The insertion of thin needles into the bald areas of a person’s scalp is beneficial. Acupuncture has been touted for its benefits that help stimulate the central nervous system to promote overall well-being. It can also help with hair loss by increasing blood flow, improving blood circulation to the head, and reducing hair follicle inflammation.
Studies have shown that patients receiving Qi Xing needles had a 90% rate of controlling hair loss and promoting hair growth.
Additionally, acupuncture stimulates the function of the cerebral cortex in locating affected scalp areas, improving brain electrical activity, and increasing the alpha wave index voltage. Specifically, the alpha wave is responsible for inducing spirit relaxation. It also regulates emotions, thus preventing adverse mental health disorders like anxiety and depression from aggravating hair loss.
Herbal formulas and natural ingredients
“Hair formulas usually include herbs to remove dampness and heat or nourish blood and improve qi circulation,” explains Physician Lim. For instance, the consumption of a herbal soup known as si wu tang is especially effective when we combine its four ingredients. White peony (Bai shao) and Rehmania root (shu di huang) can nourish the blood, whereas chuan xiong and dang gui (Chinese angelica) can regulate blood and qi. Beverages like chamomile or rosebud tea may also help improve blood circulation.
“The patient should also avoid alcohol and foods that are cold, fried, spicy or sweet,” says physician Lim. She adds these foods can impede the spleen’s function and ability to transport fluids, allowing dampness and heat to accumulate.
Other hair loss treatments
In the U.S., some men experiencing hair loss get a hair transplant, hair restoration surgery, and prescription medications. However, most insurances don’t cover these treatments and their effectiveness is still being studied. Temporary options like wearing wigs, hair sprays, or hats are also popular options. Since every case is personal, visiting a doctor is the best course of action to determine your treatment plan.
Healthy Foods to Boost Hair Health
A balanced diet is important to promote hair health. This includes fatty fish, organic meat, legumes, berries, nuts, sweet potatoes, and eggs. Additionally, foods rich in iodine — kelp, and seaweed — are critically important to ensure the normal functioning of the thyroid gland and the healthy production of thyroid hormones.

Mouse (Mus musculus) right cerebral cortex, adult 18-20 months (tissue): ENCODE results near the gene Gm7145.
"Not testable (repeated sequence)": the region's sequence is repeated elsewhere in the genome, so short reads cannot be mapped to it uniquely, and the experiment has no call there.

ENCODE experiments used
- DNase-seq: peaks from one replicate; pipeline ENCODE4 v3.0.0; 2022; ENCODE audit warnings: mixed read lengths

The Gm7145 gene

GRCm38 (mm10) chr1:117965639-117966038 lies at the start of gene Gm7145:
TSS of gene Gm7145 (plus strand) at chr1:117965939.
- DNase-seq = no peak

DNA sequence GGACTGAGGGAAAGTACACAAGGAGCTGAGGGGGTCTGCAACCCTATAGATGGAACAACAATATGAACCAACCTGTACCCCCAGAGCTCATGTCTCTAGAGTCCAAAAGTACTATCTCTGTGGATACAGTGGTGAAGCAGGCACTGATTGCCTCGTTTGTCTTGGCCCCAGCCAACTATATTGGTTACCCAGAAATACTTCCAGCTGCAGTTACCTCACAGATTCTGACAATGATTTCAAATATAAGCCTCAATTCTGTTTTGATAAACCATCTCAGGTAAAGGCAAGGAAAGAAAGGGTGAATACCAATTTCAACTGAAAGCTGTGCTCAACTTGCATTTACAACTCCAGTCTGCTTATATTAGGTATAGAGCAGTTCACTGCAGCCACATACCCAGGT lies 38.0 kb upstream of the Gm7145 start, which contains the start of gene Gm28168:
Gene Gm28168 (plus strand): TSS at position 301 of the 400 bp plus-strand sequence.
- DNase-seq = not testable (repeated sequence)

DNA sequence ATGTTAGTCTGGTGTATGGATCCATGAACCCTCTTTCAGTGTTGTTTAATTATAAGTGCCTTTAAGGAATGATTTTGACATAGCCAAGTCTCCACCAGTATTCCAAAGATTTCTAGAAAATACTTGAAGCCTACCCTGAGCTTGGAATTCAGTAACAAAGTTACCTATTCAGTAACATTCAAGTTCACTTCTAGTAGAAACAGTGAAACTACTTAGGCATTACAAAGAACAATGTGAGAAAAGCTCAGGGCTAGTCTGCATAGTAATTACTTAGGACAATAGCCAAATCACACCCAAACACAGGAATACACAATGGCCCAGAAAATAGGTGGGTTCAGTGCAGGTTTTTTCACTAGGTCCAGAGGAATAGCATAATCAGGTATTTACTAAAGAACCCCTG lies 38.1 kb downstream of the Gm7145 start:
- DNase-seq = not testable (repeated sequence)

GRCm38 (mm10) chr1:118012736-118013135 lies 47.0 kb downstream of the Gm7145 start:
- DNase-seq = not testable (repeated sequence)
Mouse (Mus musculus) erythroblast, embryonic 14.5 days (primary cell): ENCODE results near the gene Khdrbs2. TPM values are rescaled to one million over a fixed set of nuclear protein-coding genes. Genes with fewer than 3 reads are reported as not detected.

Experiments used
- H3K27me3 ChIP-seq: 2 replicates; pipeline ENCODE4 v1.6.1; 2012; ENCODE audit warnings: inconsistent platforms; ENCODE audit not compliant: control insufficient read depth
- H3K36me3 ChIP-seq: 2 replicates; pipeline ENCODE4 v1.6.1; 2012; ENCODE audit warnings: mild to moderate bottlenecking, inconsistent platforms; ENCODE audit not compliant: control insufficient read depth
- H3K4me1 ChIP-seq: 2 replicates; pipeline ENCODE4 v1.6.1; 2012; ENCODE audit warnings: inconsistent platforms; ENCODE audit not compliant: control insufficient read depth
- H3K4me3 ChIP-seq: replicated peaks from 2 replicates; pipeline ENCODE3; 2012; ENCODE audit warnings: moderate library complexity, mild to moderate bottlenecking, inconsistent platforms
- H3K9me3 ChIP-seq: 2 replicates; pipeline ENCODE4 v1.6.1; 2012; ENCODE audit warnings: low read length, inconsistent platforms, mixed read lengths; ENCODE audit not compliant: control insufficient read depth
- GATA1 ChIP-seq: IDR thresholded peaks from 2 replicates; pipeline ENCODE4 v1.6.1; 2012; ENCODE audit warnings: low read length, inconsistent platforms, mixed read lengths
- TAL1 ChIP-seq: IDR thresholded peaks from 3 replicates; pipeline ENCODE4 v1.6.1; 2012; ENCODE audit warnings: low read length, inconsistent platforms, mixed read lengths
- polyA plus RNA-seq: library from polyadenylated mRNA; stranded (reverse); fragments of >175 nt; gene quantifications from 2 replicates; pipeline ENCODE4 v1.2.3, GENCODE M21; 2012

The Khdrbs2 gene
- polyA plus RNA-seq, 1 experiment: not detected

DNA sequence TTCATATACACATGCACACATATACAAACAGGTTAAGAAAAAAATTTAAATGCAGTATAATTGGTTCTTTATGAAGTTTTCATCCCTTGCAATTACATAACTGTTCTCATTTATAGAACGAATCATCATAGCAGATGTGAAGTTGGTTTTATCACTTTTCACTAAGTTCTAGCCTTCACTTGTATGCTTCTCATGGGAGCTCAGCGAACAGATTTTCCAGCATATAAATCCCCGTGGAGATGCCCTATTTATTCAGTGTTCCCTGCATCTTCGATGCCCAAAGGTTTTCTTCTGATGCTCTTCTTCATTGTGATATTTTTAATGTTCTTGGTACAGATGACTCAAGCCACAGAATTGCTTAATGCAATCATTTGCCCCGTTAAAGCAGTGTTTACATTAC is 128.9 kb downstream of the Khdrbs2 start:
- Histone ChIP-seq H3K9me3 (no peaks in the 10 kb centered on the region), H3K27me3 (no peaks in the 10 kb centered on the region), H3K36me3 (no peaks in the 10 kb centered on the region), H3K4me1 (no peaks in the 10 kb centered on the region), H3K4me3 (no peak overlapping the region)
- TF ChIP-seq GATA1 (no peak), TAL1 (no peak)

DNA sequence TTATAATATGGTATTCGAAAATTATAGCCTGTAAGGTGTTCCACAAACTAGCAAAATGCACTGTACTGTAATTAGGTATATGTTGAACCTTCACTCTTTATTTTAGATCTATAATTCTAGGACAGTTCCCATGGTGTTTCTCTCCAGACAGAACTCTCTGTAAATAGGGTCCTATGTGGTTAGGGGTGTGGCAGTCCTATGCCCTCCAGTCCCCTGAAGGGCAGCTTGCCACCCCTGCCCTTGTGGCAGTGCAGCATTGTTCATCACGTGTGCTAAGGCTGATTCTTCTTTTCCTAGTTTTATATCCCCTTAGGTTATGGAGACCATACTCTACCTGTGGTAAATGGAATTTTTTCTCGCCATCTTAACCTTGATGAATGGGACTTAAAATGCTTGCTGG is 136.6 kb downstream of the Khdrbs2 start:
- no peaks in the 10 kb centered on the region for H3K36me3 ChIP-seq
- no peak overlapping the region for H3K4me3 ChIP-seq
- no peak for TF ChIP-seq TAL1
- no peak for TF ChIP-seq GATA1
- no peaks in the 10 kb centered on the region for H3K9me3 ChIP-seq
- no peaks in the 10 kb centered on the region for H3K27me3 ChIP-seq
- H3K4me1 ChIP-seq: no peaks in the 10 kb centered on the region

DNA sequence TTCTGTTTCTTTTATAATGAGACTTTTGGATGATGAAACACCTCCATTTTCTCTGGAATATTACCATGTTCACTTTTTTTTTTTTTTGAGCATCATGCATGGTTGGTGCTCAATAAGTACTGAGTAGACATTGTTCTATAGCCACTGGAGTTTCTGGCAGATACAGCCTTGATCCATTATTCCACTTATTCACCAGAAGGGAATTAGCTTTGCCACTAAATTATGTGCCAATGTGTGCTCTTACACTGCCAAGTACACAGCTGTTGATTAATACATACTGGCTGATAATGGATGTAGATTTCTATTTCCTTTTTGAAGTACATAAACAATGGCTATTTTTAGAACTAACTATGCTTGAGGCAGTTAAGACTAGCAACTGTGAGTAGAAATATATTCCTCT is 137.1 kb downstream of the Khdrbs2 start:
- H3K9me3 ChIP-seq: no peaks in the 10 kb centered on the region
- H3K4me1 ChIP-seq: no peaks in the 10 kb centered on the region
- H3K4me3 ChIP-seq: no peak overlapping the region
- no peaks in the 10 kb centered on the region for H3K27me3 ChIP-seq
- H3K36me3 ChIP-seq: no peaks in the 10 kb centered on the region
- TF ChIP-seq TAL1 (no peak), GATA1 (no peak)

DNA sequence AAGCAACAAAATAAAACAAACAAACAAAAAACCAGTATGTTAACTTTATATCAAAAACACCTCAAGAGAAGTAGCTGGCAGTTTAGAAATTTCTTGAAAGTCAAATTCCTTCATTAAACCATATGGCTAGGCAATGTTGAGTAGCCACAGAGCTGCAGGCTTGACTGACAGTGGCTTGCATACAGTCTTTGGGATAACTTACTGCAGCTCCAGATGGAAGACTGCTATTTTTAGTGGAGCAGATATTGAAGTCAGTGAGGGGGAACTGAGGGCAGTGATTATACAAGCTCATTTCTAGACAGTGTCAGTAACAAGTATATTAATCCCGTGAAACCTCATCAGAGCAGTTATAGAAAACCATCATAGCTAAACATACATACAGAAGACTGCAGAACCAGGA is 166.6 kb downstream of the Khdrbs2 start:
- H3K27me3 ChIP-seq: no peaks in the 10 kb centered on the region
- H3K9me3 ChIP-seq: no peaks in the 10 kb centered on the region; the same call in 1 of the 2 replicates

Vitamins D and E are important for healthy hair growth. Tocotrienols, a group of chemicals from the vitamin E family, can reduce lipid peroxidation and oxidative stress in the scalp, which can trigger the onset of alopecia. Some examples of vitamin E include celery, spinach, and black sesame seeds.
While there is no cure, you can promote hair health through traditional remedies and lifestyle changes. Physician Lim notes, “We cannot reverse hair loss due to genetics, but changing habits and addressing root causes which may be causing premature hair loss is certainly possible.”
This is an adaptation of an article, “The Bald Truth,” which first appeared on Eu Yan Sang website.
- European Journal of Human Genetics. 2015. Prediction of male-pattern baldness from genotypes. [Accessed on December 8, 2021]
- Cleveland Clinic. 2021. Why Do Men Go Bald? And Is There Anything You Can Really Do About It?. [Accessed on December 8, 2021]
- American Hair Loss Association. 2010. Causes of Hair Loss. [Accessed on December 8, 2021]
- Birmingham Dermatology Clinic. 2018. Can Acupuncture Remedy Hair Loss?. [Accessed on December 8, 2021]
- Healthcare Medicine Institute. 2016. Acupuncture Combats Baldness, Outperforms Drug Therapy. [Accessed on December 8, 2021]
- Columbia University. 2019. Studies Uncover New Approaches to Combat Hair Loss in Men and Women. [Accessed on December 8, 2021]
- Medical News Today. 2019. Top 5 foods for hair growth. [Accessed on December 8, 2021]
- Science Direct. 2011. Topical application of Polygonum multiflorum extract induces hair growth of resting hair follicles through upregulating Shh and β-catenin expression in C57BL/6 mice. [Accessed on December 15, 2021]